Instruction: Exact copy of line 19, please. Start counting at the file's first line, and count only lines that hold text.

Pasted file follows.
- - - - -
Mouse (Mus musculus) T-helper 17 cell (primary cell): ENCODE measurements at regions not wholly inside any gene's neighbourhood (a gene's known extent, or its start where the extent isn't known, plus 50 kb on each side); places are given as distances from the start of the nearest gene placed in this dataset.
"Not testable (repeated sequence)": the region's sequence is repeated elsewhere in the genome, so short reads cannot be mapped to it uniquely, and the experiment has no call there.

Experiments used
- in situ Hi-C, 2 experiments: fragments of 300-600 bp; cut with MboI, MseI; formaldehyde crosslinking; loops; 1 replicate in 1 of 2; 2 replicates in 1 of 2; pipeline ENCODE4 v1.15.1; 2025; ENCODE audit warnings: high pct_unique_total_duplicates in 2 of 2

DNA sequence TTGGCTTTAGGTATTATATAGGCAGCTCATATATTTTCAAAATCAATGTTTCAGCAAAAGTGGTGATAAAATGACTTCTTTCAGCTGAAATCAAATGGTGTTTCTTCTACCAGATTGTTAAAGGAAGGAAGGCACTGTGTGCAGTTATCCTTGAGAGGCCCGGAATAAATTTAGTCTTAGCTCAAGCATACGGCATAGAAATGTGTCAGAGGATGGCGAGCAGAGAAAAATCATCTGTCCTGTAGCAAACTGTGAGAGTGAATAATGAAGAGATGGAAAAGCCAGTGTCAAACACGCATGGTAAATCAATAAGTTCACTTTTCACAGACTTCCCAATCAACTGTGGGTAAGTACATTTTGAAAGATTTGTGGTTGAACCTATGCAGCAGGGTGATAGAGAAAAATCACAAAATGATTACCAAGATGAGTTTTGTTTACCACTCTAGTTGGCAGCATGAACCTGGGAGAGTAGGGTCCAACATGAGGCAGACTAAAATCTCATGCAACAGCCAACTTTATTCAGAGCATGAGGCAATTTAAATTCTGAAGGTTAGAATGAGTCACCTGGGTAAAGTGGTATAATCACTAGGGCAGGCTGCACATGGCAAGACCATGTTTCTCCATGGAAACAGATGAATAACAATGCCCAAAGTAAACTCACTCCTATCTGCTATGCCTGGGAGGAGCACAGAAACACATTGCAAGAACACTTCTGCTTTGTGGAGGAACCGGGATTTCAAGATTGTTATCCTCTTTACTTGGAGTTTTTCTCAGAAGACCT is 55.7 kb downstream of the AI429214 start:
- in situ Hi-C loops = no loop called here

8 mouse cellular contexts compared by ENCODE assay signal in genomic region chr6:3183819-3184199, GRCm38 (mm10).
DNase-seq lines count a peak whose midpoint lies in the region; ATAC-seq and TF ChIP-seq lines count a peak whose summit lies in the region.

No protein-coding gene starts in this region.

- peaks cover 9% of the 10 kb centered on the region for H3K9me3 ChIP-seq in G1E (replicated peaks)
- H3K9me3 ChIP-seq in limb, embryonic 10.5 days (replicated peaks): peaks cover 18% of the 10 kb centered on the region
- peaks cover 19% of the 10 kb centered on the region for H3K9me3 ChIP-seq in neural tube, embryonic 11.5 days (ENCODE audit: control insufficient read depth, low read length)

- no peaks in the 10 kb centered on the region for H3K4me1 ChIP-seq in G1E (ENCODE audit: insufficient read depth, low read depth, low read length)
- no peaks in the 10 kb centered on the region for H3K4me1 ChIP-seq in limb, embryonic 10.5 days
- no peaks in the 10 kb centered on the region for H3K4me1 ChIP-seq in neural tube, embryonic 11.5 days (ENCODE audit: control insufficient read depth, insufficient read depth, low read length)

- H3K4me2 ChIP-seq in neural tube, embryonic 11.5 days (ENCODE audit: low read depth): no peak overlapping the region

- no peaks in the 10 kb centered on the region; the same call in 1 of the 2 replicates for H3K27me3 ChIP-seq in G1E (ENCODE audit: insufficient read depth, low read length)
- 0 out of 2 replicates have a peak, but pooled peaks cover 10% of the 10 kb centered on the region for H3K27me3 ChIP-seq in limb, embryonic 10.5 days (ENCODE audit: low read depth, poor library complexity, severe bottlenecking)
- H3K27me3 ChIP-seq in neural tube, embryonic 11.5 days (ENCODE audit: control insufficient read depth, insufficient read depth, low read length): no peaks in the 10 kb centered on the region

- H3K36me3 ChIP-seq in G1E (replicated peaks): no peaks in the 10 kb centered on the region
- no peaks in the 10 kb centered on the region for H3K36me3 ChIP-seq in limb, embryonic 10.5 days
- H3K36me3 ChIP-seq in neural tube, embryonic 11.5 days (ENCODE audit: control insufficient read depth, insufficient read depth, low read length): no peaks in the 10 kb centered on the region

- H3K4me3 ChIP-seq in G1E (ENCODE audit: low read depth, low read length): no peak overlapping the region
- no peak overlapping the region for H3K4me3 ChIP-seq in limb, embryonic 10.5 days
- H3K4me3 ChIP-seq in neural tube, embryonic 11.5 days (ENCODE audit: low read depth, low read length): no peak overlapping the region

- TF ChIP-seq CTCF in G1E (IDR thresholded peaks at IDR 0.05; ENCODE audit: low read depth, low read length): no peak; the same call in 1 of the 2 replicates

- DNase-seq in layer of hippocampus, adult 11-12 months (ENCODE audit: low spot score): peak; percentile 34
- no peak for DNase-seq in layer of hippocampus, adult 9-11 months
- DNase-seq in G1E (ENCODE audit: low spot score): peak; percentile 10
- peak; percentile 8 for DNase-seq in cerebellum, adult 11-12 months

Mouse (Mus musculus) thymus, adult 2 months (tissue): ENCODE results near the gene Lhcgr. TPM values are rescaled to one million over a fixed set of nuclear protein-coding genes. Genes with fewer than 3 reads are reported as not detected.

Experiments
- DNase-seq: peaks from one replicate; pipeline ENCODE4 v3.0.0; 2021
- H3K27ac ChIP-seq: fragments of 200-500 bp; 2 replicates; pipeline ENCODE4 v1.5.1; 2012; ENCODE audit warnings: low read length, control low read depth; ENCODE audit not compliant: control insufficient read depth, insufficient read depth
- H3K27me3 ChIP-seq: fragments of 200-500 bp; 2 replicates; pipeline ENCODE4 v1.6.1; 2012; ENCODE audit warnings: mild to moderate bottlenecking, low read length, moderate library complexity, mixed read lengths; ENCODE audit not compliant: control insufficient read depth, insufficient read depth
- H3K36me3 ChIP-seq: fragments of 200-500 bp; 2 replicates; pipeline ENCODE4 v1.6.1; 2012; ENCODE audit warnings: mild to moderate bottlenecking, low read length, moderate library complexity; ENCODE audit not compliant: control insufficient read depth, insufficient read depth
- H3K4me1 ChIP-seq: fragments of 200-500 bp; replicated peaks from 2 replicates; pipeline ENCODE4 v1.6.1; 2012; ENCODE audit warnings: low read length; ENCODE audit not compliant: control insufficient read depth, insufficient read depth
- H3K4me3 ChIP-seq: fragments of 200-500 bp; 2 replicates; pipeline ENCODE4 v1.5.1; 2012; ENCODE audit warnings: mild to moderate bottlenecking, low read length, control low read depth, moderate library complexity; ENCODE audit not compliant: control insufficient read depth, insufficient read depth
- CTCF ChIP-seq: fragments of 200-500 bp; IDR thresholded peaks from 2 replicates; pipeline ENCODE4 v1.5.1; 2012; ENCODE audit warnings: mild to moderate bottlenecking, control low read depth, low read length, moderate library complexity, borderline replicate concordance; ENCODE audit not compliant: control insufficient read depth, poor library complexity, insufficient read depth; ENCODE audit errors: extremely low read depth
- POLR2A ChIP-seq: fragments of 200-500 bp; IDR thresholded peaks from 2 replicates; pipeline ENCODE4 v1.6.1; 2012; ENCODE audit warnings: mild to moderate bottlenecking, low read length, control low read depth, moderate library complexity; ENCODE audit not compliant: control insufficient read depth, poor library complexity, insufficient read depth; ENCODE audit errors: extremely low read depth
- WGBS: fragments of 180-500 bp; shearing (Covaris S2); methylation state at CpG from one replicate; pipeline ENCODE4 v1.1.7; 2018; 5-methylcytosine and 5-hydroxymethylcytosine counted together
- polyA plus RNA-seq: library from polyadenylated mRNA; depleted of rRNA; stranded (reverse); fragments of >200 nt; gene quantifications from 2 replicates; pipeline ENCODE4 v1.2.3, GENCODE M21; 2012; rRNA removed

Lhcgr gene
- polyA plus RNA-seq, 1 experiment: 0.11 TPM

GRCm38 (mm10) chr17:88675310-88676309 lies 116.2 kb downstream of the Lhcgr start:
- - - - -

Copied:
- H3K27me3 ChIP-seq in neural tube, embryonic 11.5 days (ENCODE audit: control insufficient read depth, insufficient read depth, low read length): no peaks in the 10 kb centered on the region